One of the most common misconceptions when it comes to multiple testing of a DNA sample for an individual with FamilyTree DNA (FTDNA) involves not needing to provide another DNA sample. In many cases, one DNA sample is enough to achieve what you want. Each test they run uses a portion of the DNA from the swab you sent in. Some tests, full mtDNA or Big-Y for example, use a lot more of your DNA sample than others. I bring this up because some bloggers say “You won’t need to submit another sample to FTDNA” which is misleading. You may not need to send another sample, but then again you may. Not a big deal if the person is still alive, and willing, to provide another sample. In several cases I read about on Facebook people haven’t been willing to provide additional DNA samples. In at least one case, the person told the family member that they would provide one DNA sample and that’s it.
Each test uses a portion of the DNA sample you provided, and this is true of all DNA testing companies, not just FTDNA. Most other DNA companies don’t offer multiple DNA testing options. One company that gets around needing multiple DNA samples is Helix. They process your DNA once and store the raw data in a file on their system; they only release the DNA information for the test(s) you order. The raw data file from Helix will cost you $499.00 to order if you want to see the raw data, but it allows them to run the test once from the DNA provided – it’s not a full DNA test, but it looks at a lot more DNA markers than many DNA companies that don’t offer full DNA testing. They offer a number of DNA tests, mostly through third party vendors, and if you order a new test, they simply release the portion of the raw data needed to generate the results. It’s a good way to get around needing additional DNA samples for more tests. It’s actually a smart move on their part as they are continually adding new testing options. I don’t know if they are the only DNA company that takes this route. In my case, when I ordered the Geno 2.0 Next test from Helix (similar, but slightly different than Geno 2.0 which was done by FTDNA), they simply provided Nat Geo a file that contained the raw data needed by Nat Geo to generate my results. You can see the differences in my post Geno 2.0 Next vs. Geno 2.0 Ethnicity Comparison.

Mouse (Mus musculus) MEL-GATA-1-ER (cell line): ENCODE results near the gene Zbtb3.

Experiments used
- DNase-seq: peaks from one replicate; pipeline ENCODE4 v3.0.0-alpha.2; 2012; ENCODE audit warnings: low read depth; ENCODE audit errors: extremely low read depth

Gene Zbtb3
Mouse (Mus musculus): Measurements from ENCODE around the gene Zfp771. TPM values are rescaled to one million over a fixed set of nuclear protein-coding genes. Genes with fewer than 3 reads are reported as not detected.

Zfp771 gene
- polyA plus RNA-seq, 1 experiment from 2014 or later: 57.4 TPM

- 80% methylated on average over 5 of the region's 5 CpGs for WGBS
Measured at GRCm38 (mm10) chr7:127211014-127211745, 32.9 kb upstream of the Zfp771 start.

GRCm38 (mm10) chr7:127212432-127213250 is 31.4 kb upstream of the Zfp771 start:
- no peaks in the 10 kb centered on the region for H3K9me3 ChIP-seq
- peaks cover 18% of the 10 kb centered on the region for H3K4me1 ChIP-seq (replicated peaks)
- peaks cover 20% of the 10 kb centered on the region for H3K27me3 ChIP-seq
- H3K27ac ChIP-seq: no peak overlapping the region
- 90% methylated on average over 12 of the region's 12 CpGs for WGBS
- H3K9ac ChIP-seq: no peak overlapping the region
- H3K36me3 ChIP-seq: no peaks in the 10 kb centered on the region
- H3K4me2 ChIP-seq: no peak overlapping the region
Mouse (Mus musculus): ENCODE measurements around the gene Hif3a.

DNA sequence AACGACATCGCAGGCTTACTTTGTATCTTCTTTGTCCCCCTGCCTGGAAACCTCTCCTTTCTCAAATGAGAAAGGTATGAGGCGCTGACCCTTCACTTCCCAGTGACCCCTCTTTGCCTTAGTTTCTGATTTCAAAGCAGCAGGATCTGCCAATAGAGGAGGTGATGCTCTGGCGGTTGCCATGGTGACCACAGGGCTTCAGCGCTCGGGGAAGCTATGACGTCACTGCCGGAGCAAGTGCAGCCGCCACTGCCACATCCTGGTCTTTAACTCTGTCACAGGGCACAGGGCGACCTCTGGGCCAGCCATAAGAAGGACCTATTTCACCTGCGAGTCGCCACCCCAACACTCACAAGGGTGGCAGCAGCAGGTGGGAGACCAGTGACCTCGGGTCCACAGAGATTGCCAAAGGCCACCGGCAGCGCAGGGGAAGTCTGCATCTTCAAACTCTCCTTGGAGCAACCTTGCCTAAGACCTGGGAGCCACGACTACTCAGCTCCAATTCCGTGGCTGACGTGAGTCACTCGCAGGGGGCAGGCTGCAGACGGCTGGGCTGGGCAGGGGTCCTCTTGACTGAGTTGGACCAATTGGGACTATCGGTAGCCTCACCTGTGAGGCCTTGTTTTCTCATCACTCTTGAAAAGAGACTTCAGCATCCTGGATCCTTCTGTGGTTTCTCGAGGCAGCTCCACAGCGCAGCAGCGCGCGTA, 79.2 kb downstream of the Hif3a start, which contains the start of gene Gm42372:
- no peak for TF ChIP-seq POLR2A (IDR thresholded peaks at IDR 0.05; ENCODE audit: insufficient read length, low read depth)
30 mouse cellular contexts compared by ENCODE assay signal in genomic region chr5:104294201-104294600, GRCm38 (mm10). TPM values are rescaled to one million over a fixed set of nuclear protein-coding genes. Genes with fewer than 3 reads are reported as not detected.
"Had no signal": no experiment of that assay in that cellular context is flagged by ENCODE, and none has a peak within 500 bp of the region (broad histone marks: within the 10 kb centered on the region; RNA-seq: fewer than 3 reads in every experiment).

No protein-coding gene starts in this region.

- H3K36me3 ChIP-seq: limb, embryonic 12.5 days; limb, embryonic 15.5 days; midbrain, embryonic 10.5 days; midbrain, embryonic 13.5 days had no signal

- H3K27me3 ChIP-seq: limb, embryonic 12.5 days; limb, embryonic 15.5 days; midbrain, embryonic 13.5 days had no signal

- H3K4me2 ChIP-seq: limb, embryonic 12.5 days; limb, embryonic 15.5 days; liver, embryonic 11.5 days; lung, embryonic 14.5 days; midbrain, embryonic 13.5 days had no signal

Using myself for an example, I had two DNA samples at FTDNA: 1) the one I submitted when I ordered several tests (full mtDNA, Y-67, and FamilyFinder – autosomal DNA) directly from FTDNA back in 2013; and 2) National Geographic’s (Nat Geo) Geno 2.0 test back in 2013 when FTDNA was doing the U. S. kits for Nat Geo. I later ordered some individual SNP and STR tests from FTDNA as well as the Big-Y. Problems with processing the Big-Y test led them to using all of one DNA sample, but they used (probably a significant portion) the second DNA sample to complete the Big-Y test. Should I do additional DNA testing at FTDNA I will probably need to provide a third DNA sample at some point.